Normal aging can include instances of subtle forgetfulness such as having difficulty recalling words, not remembering where you put an important document, or leaving a full milk carton on the kitchen counter overnight. But the memory loss associated with mild cognitive impairment represents an actual condition, i.e., an actual disease entity. Such memory loss is more prominent. People forget important information such as meaningful telephone conversations, recent events that would normally be of interest, and dates and times of appointments.
In the early stages it may be challenging to differentiate mild cognitive impairment from the effects of normal aging. Some suspected cases of impaired mental activity may in fact represent treatable conditions such as depression and an underactive thyroid. People experiencing the significant memory problems associated with mild cognitive impairment may be expected to decline by about 10% each year. Risk factors associated with more rapid decline include a low metabolic rate in regions of the brain associated with memory and processing of information. More rapid decline is also associated with reduced size of the hippocampus, a seahorse-shaped structure located in the center of the brain which is important in memory, spatial memory, and navigation.
The good news is that people can take action on their own behalf to preserve and improve cognitive function. Numerous recent studies have shown that regular exercise provides a significant benefit in people with memory problems.2,3 For example, long-term improvements in cognitive function were obtained by walking for 50 minutes a day, three times per week. People exercising for 150 minutes each week had better delayed recall and they performed better on cognitive tests. Additionally, people doing moderate exercise had lower Clinical Dementia Rating Scores. In one study, a 6-month program of physical activity resulted in improvements which persisted over an 18-month period.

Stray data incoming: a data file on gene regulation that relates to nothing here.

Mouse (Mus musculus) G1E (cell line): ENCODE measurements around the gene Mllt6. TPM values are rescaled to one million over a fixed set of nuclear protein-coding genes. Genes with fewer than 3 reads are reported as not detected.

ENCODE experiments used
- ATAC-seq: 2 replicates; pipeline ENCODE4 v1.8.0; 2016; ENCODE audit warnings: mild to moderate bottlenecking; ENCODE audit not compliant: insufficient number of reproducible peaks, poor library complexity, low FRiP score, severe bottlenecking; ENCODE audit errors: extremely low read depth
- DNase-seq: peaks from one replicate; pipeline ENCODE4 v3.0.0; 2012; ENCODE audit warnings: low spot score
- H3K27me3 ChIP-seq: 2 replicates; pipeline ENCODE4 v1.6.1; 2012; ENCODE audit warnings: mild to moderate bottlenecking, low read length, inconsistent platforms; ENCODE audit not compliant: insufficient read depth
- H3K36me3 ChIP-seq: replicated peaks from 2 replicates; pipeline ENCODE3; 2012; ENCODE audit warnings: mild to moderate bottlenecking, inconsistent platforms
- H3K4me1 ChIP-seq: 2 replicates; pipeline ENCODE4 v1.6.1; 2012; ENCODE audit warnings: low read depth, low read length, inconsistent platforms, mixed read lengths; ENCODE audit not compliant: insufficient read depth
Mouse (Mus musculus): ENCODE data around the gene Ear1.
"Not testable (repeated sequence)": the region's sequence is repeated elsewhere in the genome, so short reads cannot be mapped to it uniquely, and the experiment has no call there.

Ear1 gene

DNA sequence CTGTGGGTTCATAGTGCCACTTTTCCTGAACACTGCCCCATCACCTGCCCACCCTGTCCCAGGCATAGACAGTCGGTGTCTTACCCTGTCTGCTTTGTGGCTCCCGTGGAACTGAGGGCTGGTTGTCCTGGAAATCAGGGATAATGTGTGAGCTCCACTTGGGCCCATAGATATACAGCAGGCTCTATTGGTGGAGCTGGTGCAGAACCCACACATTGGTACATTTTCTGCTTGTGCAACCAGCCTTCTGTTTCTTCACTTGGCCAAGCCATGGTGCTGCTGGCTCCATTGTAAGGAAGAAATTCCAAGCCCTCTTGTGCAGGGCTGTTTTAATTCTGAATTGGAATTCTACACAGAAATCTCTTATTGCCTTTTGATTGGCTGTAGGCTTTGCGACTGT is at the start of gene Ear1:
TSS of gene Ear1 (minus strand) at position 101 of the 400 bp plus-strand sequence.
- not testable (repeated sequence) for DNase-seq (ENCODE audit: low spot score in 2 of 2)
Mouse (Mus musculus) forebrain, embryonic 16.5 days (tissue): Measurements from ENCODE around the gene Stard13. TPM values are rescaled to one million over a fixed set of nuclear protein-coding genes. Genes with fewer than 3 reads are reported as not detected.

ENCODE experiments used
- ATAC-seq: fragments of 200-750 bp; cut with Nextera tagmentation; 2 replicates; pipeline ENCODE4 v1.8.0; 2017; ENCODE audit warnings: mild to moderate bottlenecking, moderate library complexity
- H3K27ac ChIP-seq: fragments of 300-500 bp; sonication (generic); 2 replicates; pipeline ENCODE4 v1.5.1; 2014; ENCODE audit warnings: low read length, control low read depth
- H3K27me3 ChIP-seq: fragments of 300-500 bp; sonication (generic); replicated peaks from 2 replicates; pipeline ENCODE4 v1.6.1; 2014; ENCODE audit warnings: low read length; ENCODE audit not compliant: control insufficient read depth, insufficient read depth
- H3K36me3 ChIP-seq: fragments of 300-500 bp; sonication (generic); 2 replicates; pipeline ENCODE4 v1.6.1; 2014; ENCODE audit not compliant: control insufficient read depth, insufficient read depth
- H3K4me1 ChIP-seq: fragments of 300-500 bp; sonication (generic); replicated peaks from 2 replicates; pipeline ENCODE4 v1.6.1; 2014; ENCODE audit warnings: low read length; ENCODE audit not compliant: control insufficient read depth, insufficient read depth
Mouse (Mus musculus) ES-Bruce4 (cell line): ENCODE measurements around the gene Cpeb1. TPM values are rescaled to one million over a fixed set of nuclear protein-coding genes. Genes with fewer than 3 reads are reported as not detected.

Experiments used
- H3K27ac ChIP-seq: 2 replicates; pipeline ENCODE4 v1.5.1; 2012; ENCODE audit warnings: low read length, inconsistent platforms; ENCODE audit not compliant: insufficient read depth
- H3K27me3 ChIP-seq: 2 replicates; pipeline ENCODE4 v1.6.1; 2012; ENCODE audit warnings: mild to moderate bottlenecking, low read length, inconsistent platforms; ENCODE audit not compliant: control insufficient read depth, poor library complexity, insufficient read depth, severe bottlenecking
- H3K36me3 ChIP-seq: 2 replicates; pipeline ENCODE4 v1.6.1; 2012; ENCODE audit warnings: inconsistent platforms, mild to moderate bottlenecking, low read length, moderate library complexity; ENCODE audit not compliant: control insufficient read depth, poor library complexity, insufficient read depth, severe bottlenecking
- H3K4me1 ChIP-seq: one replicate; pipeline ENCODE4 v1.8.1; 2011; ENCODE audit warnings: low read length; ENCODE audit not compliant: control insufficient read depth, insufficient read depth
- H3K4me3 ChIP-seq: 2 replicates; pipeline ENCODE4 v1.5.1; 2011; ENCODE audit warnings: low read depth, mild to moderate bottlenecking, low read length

The message is clear. We want to have the opportunity to get older and we also want to live well. There are natural effects of normal aging, but we don't want other potential effects of aging to grind us down. Exercising is an important action step that has a wide range of benefits, including improved cardiovascular and respiratory function. We now know that exercise can also preserve and improve cognitive abilities. It's smart to do regular exercise to help us stay smart.